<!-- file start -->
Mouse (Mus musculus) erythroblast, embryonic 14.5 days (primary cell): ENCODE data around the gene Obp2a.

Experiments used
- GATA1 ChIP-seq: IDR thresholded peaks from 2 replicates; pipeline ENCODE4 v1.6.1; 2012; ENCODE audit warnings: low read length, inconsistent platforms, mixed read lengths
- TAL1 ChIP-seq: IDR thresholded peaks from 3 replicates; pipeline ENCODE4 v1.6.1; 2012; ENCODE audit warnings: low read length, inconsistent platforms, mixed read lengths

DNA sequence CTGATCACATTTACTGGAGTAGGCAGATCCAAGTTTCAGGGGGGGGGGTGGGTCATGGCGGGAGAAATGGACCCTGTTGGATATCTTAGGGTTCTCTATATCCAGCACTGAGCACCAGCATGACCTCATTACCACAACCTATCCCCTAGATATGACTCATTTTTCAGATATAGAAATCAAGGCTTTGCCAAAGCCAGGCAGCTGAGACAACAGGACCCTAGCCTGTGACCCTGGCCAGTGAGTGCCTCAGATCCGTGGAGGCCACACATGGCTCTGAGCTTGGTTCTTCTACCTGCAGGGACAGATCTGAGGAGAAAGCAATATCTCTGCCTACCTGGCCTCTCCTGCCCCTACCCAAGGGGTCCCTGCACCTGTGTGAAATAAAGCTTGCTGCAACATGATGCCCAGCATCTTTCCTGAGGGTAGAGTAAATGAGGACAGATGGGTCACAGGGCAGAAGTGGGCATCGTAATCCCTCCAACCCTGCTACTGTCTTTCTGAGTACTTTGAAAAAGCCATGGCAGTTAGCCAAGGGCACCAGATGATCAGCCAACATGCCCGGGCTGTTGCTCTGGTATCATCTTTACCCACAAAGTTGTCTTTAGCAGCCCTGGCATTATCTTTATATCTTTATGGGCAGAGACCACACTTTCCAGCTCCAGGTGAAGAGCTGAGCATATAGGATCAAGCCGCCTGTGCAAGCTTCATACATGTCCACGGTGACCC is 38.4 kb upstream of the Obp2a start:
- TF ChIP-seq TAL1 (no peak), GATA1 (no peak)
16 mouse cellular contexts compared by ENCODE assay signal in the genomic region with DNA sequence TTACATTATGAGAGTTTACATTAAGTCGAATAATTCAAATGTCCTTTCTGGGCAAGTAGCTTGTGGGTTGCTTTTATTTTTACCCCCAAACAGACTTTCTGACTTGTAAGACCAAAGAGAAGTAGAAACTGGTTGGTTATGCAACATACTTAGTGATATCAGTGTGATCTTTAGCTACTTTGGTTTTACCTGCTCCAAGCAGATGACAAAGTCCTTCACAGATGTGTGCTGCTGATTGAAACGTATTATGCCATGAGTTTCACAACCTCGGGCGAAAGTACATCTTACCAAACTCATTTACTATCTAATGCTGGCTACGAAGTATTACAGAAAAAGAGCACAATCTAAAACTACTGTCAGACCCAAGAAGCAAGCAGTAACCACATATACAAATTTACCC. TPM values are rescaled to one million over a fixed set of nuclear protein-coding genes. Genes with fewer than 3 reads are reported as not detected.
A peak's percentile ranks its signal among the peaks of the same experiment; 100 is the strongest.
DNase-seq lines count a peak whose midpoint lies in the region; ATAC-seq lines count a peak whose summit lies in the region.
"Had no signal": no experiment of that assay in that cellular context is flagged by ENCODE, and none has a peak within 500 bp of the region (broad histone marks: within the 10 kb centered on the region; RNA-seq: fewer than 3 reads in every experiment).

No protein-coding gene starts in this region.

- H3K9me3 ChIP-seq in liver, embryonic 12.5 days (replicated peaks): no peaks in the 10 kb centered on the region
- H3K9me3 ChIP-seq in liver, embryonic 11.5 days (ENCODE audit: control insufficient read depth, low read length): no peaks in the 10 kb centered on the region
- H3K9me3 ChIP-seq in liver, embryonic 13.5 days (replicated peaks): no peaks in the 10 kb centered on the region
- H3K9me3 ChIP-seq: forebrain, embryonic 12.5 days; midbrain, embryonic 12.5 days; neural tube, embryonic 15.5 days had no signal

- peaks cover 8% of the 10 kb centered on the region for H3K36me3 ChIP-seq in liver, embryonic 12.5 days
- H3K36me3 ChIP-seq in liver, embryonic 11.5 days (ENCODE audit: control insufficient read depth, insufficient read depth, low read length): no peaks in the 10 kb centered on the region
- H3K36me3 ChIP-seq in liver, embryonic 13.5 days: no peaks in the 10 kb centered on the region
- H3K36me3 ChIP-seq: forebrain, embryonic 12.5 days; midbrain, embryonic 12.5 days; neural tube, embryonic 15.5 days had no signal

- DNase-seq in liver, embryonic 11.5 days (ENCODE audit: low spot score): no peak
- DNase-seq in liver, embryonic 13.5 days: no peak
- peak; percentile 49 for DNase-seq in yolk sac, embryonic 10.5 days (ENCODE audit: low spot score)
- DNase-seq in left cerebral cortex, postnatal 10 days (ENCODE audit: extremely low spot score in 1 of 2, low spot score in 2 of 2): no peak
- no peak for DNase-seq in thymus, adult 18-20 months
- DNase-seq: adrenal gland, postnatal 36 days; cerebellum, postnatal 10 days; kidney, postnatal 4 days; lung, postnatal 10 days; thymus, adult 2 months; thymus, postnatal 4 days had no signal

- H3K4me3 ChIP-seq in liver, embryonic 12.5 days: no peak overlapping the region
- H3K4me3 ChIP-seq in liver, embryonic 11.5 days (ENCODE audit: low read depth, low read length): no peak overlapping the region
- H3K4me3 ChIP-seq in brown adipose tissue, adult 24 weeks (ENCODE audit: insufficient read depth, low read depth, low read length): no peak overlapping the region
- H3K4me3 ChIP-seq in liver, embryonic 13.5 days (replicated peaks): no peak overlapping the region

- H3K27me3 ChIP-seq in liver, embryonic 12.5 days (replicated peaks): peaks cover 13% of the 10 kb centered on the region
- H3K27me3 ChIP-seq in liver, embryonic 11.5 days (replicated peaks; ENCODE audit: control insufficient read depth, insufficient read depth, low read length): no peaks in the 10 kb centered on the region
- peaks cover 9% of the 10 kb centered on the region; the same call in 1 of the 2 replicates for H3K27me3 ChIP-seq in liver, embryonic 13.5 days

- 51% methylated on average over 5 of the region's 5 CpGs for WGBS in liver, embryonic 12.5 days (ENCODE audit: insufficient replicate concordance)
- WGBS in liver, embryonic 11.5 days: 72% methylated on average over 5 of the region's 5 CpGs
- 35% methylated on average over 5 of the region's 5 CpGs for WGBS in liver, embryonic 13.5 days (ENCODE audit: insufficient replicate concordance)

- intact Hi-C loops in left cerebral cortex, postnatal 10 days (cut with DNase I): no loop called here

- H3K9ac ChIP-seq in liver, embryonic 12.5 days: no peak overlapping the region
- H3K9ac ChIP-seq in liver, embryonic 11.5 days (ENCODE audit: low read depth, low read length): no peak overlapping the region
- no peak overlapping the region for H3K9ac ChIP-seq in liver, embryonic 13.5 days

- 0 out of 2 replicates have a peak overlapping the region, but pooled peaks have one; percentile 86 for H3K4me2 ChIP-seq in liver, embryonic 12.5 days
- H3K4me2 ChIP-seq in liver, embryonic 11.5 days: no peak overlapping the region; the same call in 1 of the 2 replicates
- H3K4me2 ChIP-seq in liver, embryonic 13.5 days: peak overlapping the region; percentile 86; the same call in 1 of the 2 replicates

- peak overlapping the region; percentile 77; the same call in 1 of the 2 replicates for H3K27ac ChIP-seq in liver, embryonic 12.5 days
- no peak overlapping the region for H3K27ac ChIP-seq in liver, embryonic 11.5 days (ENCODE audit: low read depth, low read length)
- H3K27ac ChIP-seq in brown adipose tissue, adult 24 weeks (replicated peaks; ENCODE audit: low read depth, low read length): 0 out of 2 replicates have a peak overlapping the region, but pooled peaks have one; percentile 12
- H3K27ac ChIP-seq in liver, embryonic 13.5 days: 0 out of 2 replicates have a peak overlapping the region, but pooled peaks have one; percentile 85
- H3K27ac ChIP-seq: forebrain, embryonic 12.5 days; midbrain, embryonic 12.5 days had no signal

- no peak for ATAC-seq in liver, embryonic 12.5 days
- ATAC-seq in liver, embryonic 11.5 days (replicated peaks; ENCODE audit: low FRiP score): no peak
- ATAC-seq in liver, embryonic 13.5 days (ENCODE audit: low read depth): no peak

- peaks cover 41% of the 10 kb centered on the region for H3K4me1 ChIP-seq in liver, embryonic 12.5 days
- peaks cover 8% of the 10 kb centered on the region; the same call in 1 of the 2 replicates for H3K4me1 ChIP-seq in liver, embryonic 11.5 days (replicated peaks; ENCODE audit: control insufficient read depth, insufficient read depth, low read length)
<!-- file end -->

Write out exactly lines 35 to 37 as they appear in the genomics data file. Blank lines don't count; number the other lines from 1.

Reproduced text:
- 35% methylated on average over 5 of the region's 5 CpGs for WGBS in liver, embryonic 13.5 days (ENCODE audit: insufficient replicate concordance)

- intact Hi-C loops in left cerebral cortex, postnatal 10 days (cut with DNase I): no loop called here

- H3K9ac ChIP-seq in liver, embryonic 12.5 days: no peak overlapping the region